SINGAPORE--Software makers are coming under pressure to lean toward open source, says a Google engineer.
Greg Stein, an engineering manager at Google and the chairman of the Apache Software Foundation, said competition from the open-source community has already compelled proprietary vendors to loosen their grip on restrictive software licenses.
For instance, Gnome, a desktop interface software used in Linux and Unix operating systems, was created in response to the K Desktop Environment (KDE), which had a restrictive license, Stein noted.
"A graphics toolkit in KDE was not open source, and that meant KDE could not be open-sourced. There were a lot of restrictions on who you could give it to, or [whether you could] sell it as part of a larger package," he said during a conference on open-source trends held here this week.
"The Gnome guys started Gnome in response, and they created a desktop [interface] that was free. The KDE folks felt the pressure to relax their license. They changed to an open-source license, because otherwise, their market share would diminish," Stein added.
The SSH (Secure Shell) protocol was another proprietary product that faced competition from open-source developers, Stein said. Developed by Finland-based SSH Communications Security, the protocol is commonly used to establish secure channels between local and remote machines.
While SSH was also available as open-source software released under a GPL, it was discontinued later. This deprived SSH users of product and security updates, Stein said.
"A group of developers then went back to the GPL version of SSH, and started enhancing it by copying features and security fixes [of newer but proprietary SSH software]. Since then, OpenSSH has gone beyond what the company that did SSH could do," he explained.
The Apache Geronimo project also started because there was no freely available J2EE (Java 2 Enterprise Edition) application server that was industry-certified. This again reflects the pressure on software to move down the licensing stack, from proprietary to open source, Stein said.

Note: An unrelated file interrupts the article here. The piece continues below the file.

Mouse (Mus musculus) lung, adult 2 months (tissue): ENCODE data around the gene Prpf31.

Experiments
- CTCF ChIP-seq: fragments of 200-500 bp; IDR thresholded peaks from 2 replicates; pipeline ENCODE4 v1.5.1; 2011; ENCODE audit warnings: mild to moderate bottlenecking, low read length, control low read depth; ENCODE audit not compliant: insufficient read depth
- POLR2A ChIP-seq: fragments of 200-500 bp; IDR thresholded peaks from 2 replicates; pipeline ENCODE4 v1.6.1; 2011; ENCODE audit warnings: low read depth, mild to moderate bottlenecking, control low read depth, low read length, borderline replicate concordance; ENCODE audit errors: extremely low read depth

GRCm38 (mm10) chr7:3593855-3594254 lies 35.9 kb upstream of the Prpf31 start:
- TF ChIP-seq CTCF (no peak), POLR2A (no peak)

Stein acknowledged, however, that not all software will be made available as open source. These include games and tax software that require domain expertise in the development process.
Games, for instance, are developed by large pools of design artists, while creating tax software requires lawyers. There is little incentive to engage expertise in those areas and to make the final product available for open-source development, he explained.
Backbone of Google's success
Stein's confidence in the open-source movement was clear in his overview of how open-source software is used at the search giant. "Google owes much of its success to open source," he said.
With thousands of Google's servers in data centers located around the world, Stein said, it would be costly to use proprietary software to provide 450 million unique visitors a month with reliable online services.
According to Stein, Google needs lots of horsepower to run its massive operations. The company decided to use commodity "white-box" servers running Linux, rather than a few large enterprise-class machines.
That approach helps to eliminate reliability problems, because if one data center goes offline, another one can quickly take over, he said.
Besides Linux, Google's infrastructure is largely powered by open-source software such as Java libraries from the Apache Foundation, Python, PHP and MySQL, though managing multiple versions of different open-source software is often painful, Stein noted.
"There was very little organization, and we ended up with a large mess of different [development] teams doing their own things," he said.
It was only two years ago that Google started an Open Source Program Office to manage its open-source software, developer tools and accompanying licenses, Stein said. The office also ensures that changes made to Google's open-source software are channeled to the developer community.
In addition to all of the benefits, Stein noted that "open source allows us to control our own destiny".
He explained: "We can take a copy of the Linux kernel and do what we need to do. There isn't anyone imposing rules in order to deploy Linux.
"If we need to find a solution, we can go into [the Linux kernel] and do it ourselves without having to tell our vendor to build us a driver for, say, a custom chip," he said.
Another conference speaker, Ian Holsman, the founder of Zilbo.com, an open-source consultancy in Australia, noted that the ability to view source codes in open-source software means bugs can be nailed down easily.
"Your technical staff can fix a problem by looking at the source codes. But if you try talking to a support engineer over the phone, it's usually hard to reproduce the problem," Holsman said.